…that did not tickle her fancy – so Chinese, she said. Just one pack with a whole lot of potatoes and carrots and there was enough to last for two meals over two days!

My missus said she could not remember how much she paid for it, probably over RM30.00. Perhaps hers was a bigger pack but I saw that at the place where I bought the oysters that day and they were around RM20.00 only, some more, some less depending on the net weight so of course, I quickly grabbed a few packs to keep in the freezer to cook as and when we feel like it. They also had ribeye cuts and yes, I did buy a few of those too.

Incidentally, i was driving past the Sibu Central Market mid-morning sometime ago, probably before the pandemic outbreak and lo and behold! I could not believe my eyes when I saw that the aforementioned beef stall was open for business!!! No, thank you! I am quite happy with what I can get and frankly, the way those people run their business, it is a wonder they can last this long!

CCL FRESH MINI MARKET is located at the end of the block to the right of the Grand Wonderful Hotel (2.309601, 111.845163) along Jalan Pipit, off Jalan Dr Wong Soon Kai, on your left just before the Petronas petrol station a short distance from Delta Mall. You can also go in via Lorong Pipit 4, turning left into the lane at the junction where Starbucks Sibu is located and go straight ahead from there.

Let’s try again…

My girl bought two packets of this…

Tepung cucur, Nona

…batter mix for making plain cucur (fritters) but she did not think it was very nice. In the meantime, she bought another brand for cucur udang (prawn fritters) and it was very much nicer. Since then, she would buy that one.

Well, instead of letting it sit there in the pantry till kingdom come, I went and plucked some of the cangkok manis

Cangkok manis

…growing in my garden. A West Malaysian friend corrected me on Facebook that day saying that the vegetable is called cekur manis so I went and googled to check. What I found out was it is called cangkok manis in Brunei Malay so I guess because of our close proximity, we call it by that same name in our Sarawak Malay dialect, different from how they call it in the mainland. There is a stunted variety exported from Sabah – they call it sayur manis. It looks the same, tastes the same…except that it is very small.

My girl was telling me about how the canteen people in her school would make some very nice cucur cangkok manis for them to enjoy during their tea break everytime when they had a meeting or workshop outside school hours. I had never seen that being sold anywhere so I had not had the chance to try it before.

Of course, I had to tear the leaves first into tiny bits and pieces for use and I also added a bit of this bubuk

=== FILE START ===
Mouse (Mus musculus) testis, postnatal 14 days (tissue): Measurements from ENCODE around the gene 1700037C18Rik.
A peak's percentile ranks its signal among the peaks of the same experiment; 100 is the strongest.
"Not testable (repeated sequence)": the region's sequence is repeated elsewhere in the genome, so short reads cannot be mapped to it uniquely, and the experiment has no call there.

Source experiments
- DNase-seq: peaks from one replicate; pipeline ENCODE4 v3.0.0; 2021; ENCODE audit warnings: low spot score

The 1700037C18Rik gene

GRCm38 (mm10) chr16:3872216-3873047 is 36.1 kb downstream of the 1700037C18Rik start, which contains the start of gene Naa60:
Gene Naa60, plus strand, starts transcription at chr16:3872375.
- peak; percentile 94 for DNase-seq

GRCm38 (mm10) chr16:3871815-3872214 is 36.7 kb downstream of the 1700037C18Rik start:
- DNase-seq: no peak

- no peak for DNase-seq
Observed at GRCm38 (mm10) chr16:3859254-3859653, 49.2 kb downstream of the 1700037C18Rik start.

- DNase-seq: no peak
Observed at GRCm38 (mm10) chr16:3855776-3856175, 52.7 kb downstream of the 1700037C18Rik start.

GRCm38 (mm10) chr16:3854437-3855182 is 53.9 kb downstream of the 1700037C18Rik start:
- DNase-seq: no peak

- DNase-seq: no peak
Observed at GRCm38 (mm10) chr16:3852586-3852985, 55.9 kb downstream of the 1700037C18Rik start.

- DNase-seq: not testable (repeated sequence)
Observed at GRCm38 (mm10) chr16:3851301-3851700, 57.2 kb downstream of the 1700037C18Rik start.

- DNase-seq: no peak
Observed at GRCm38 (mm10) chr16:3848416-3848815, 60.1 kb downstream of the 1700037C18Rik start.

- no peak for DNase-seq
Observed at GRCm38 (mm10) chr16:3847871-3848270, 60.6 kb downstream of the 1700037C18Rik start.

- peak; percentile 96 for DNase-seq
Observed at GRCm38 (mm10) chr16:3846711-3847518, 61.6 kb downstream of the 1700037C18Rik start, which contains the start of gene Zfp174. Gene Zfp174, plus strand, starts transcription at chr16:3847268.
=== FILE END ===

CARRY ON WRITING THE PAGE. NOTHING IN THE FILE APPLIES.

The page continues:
…or dried krill shrimps. However, I only added a bit, one table spoon, as I was afraid that the smell/taste might be too strong.

The process was very simple, real easy – I just had to add 200 ml of water to the batter mix…

Add water

…and mix well. I added a little bit more, actually – 250 ml and when it was ready, in went the cangkok manis and bubuk

Cangkok manis & bubuk added

I heated some oil in a pan and when it was hot enough, I scooped the batter with a spoon and dropped it in one by one, letting each fritter cook till golden brown….

Cucur cangkok manis

There you are, all done!

Yes, it was nice, a little bit spicy – I guess they had chili in the batter mix and with the added ingredients, we all thought it was much nicer than just cooking it straight from the packet. Perhaps the next time around I could be more generous with the bubuk – couldn’t put my finger on it in the cucur and perhaps I could add prawns, spring onions, shallots or whatever to being the taste to a whole new level.

Three down…

Yes, I went back there again because there are still a lot on the Seremban guy’s menu that I had yet to try.

This time around, I had his yee mee in mind. I did not want the Cantonese version as that would have the same egg gravy as in the wat tan hor or the Cantonese ying yong and I already tried that the other day. Besides, we had a very nice one here (but at over 3 times the price) not too long ago and furthermore, I did try cooking my own once and it didn’t turn out too shabbily.

I was thinking of ordering the soup version but decided against it as, for reasons unknown, the guy is not serving his in a claypot like all the claypot yee mee that I had had before. As a matter of fact, he does have something on his menu that will be served in a  claypot.

In the end, I decided to go for the braised yee mee (RM5.50)…

Noodle Bar braised yee mee 1

…which, if I am not wrong, is something like the moon mian that I always prefer when going for our local Foochow fried noodles.

Yes, it was very nice. The noodles were perfectly done, not too soft, not soggy and not hard either. It sure tasted great and while I was enjoying it, I could detect the taste of pork fat crusts…

Noodle Bar pork fat crusts

…and true enough, I managed to locate a few in the dish.

Unlike in the peninsula/mainland, you will never find anyone doing it here – they will throw a few pieces of pork fat into the hot wok to render the lard and then use it to fry the noodles, be it their KL Hokkien mee or their Penang char kway teow so when you eat it, you will find the crusts amongst the noodles. Another thing peculiar to the other side is how they use a hot charcoal fire to fry the noodles…and for their Penang char kway teow, more often than not, they will use duck eggs. Maybe there is, maybe there isn’t but personally, I don’t think I know of anybody doing that here.

Yes, I would say this…

Noodle Bar braised yee mee 2